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Re: RFC: Simulating Ruby's "yield" and "blocks" in Perl

by morgon (Deacon)
on Apr 22, 2013 at 17:05 UTC ( #1029929=note: print w/ replies, xml ) Need Help??


in reply to RFC: Simulating Ruby's "yield" and "blocks" in Perl

I don't deny that it is somewhat cute, but I don't quite get the point of the exercise....

Of course "Ruby is semantically just a Perl dialect" - just as I could argue that Perl is semantically just a Python dialect...

Are languages like Perl, Python, Ruby, Javascript not all "essentially" the same?

But a lot of Ruby-features are really nice (all syntactic sugar I know, but sweet nevertheless) so I would not mind to see them incorported into the Perl-language (on the interpreter-level - not via (sorry) ugly hacks like your "yield").


Comment on Re: RFC: Simulating Ruby's "yield" and "blocks" in Perl
Re^2: RFC: Simulating Ruby's "yield" and "blocks" in Perl
by LanX (Canon) on Apr 22, 2013 at 17:12 UTC
    > (on the interpreter-level - not via (sorry) ugly hacks like your "yield").

    Backwards compatibility is always an issue when discussing new features.

    Ugly hacks which work (even slowly) for old Perl versions improve the acceptance of new features.

    And normally the "ugliness" would be hidden in a module, much like the code of the Perl interpreter isn't judged for prettiness.

    update

    > Are languages like Perl, Python, Ruby, Javascript not all "essentially" the same?

    Nope!

    Just to make it measurable:

    The efforts needed for an experienced Perl programmer to learn Python are at least 10 times bigger than for Ruby.

    It's because Ruby copied semantics and even names for operators and idioms deep into details. Old docs for Ruby still mentioned the strong Perl heritage.

    And you might notice that a "ruby" is a gem and not a snake.

    AFAIK the semantic influence of Python is basically the exception system.

    update

    To give a concrete example, the equivalent for an anonymous sub in Perl or a {block} in Ruby is a lamda in Python. But a lamda is restricted to at most one statement, with the effect that some functional idioms in Python look like a cluttered mess of nested lambdas.

    update

    Furthermore Python doesn't have variable interpolation in strings, you must use printf or similar replacement techniques.

    Cheers Rolf

    ( addicted to the Perl Programming Language)

Re^2: RFC: Simulating Ruby's "yield" and "blocks" in Perl
by curiousmonk (Sexton) on Apr 23, 2013 at 03:29 UTC

    Are languages like Perl, Python, Ruby, Javascript not all "essentially" the same?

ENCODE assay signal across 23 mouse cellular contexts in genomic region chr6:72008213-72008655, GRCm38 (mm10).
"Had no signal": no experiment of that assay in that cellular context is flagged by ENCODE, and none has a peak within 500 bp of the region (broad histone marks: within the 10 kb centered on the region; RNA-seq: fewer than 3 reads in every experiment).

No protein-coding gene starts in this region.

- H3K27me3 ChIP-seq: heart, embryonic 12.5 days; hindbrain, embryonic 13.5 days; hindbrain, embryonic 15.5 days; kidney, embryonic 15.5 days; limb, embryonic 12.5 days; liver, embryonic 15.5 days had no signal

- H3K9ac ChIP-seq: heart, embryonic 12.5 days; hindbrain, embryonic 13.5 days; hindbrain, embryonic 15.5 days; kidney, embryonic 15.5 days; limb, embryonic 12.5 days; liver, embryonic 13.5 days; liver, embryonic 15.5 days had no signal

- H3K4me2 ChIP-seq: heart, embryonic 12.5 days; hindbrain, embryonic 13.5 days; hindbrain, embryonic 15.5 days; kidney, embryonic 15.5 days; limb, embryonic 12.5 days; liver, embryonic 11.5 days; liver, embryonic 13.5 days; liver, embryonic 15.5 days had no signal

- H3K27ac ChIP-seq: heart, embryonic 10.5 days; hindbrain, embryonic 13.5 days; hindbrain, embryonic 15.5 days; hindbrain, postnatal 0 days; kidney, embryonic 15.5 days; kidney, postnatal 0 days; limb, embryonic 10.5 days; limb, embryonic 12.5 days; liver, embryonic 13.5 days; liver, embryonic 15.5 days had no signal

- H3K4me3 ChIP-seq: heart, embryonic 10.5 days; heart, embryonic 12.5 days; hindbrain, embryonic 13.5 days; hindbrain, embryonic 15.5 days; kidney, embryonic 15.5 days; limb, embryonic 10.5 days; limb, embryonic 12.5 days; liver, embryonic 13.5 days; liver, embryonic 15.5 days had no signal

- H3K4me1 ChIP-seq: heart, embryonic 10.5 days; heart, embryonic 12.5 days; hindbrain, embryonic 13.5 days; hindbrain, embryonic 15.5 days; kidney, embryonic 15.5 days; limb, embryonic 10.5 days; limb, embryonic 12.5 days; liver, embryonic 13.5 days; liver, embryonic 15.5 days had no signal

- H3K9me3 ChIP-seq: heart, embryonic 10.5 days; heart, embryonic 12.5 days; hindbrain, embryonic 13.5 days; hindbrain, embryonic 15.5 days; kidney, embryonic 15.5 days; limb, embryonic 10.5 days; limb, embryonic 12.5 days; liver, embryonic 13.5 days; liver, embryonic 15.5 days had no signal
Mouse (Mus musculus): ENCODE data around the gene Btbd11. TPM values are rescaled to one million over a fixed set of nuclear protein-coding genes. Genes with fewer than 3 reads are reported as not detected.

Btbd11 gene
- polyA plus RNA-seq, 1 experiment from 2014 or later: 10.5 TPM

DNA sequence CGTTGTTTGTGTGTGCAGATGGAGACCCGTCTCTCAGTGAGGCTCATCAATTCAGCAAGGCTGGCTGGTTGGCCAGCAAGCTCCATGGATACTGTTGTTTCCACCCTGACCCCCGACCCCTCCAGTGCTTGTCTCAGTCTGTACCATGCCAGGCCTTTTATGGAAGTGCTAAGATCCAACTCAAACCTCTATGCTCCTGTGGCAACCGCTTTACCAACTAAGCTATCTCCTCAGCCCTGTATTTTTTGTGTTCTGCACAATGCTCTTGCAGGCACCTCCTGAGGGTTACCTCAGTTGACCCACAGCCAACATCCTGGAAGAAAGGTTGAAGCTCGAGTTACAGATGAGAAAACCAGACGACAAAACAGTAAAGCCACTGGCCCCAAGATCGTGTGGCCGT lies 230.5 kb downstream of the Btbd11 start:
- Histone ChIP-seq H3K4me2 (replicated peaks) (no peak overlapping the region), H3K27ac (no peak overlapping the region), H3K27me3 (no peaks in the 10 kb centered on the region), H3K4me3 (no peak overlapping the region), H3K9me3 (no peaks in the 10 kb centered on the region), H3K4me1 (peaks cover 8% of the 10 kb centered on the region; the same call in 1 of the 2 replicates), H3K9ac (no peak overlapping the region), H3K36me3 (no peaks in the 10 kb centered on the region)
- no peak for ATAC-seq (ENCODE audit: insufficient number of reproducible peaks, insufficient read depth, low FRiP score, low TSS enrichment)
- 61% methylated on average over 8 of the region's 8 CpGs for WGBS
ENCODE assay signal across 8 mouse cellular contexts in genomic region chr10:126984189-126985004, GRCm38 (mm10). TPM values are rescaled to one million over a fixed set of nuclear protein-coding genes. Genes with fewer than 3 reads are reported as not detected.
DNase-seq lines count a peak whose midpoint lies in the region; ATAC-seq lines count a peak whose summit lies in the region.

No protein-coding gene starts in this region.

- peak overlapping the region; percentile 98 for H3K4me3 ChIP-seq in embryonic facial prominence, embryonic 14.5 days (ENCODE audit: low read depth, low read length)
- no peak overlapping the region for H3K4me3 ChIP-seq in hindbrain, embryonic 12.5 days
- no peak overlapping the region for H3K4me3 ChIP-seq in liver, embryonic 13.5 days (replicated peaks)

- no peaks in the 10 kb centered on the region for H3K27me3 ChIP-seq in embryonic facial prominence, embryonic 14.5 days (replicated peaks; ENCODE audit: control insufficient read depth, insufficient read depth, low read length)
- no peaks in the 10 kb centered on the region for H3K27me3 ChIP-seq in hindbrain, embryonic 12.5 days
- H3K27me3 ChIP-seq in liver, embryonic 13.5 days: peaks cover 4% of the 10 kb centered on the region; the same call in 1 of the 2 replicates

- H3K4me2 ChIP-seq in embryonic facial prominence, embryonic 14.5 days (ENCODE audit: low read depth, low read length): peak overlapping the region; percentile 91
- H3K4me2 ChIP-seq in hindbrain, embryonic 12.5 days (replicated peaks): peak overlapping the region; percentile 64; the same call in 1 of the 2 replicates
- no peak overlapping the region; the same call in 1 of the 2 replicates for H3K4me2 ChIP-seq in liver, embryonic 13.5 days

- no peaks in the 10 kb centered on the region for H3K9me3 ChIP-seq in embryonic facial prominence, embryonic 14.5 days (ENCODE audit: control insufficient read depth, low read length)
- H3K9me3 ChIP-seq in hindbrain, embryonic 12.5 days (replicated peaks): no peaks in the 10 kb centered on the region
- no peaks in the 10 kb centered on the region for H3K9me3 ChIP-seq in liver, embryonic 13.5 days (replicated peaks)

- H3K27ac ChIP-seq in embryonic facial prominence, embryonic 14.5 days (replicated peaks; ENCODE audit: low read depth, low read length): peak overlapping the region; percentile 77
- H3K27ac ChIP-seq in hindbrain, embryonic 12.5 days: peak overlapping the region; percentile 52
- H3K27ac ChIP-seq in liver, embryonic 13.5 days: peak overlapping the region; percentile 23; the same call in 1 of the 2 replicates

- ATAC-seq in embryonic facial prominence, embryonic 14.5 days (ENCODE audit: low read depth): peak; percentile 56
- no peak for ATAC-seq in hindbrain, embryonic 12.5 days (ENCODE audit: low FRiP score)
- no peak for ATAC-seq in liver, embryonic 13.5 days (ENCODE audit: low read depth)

Mathematically, yes they are all the same. But that is not what we are talking here.

    When a syntax feature is being added to a language. We generally discuss how that can help users avoid writing repeated patterns of code.

      Mathematically, yes they are all the same.
      What is that supposed to mean? How do you "mathematically" compare programming languages (and yes I do know about denotational semantics)?

      The point I was trying to make is that when you abstract away inessential syntactic differences then Perl, Ruby and Python are the same - and I still subscribe to that view.

      During the history of computing several programming paradigms have evolved, so we have the imperative paradigm (the C family if you want), the functional paradigm with or without strong type-systems (Lisp, Haskell), the logical paradigm (Prolog) the OO-Paradigm (Eiffel) and of course all sorts of cross-breeds.

      So if you look at the whole range of languages from assembler to C and C++, Lisp, Haskell, Prolog and so on the ecological niche of Perl, Python and Ruby is exactly the same - a few syntactical differences notwithstanding (and speed comparisons of concrete implementations are for this discussion entirely irrelevant).

        There is a difference between ecological niche and genetic relationship.

        Giraffes and elephants both live in the African savanna but share less genes than African zebras and Mongolian horses do.

        Cheers Rolf

        ( addicted to the Perl Programming Language)

        What is that supposed to mean? How do you "mathematically" compare programming languages (and yes I do know about denotational semantics)?

        All languages are same in a mathematical sense, that what you can do in one turing complete language you can do in another. Albeit with a lot of pain and kungfu

        when you abstract away inessential syntactic differences...

        Firstly, those are not 'inessential' syntactic differences. Because the very purpose Perl was invented was to solve some very essential problems. Problems both at both programmer level and the problems programmers try to solve. This continues to be the case till today.

        So if you look at the whole range of languages from assembler to C and C++, Lisp, Haskell, Prolog and so on the ecological niche of Perl, Python and Ruby is exactly the same

        You keep talking about 'small syntactical differences'. Those are not small. I solved a very pressing P1 issue on production today morning with Perl in something like 25 minutes. I can't imagine doing that in C++. Its just not possible!

        Lastly, I think you are stuck in this principle called Occam's razor- Which basically says "All things being same, the simplest thing turns out to be the best". The only problem is there are more than one condition to be considered while deciding if two things are the same

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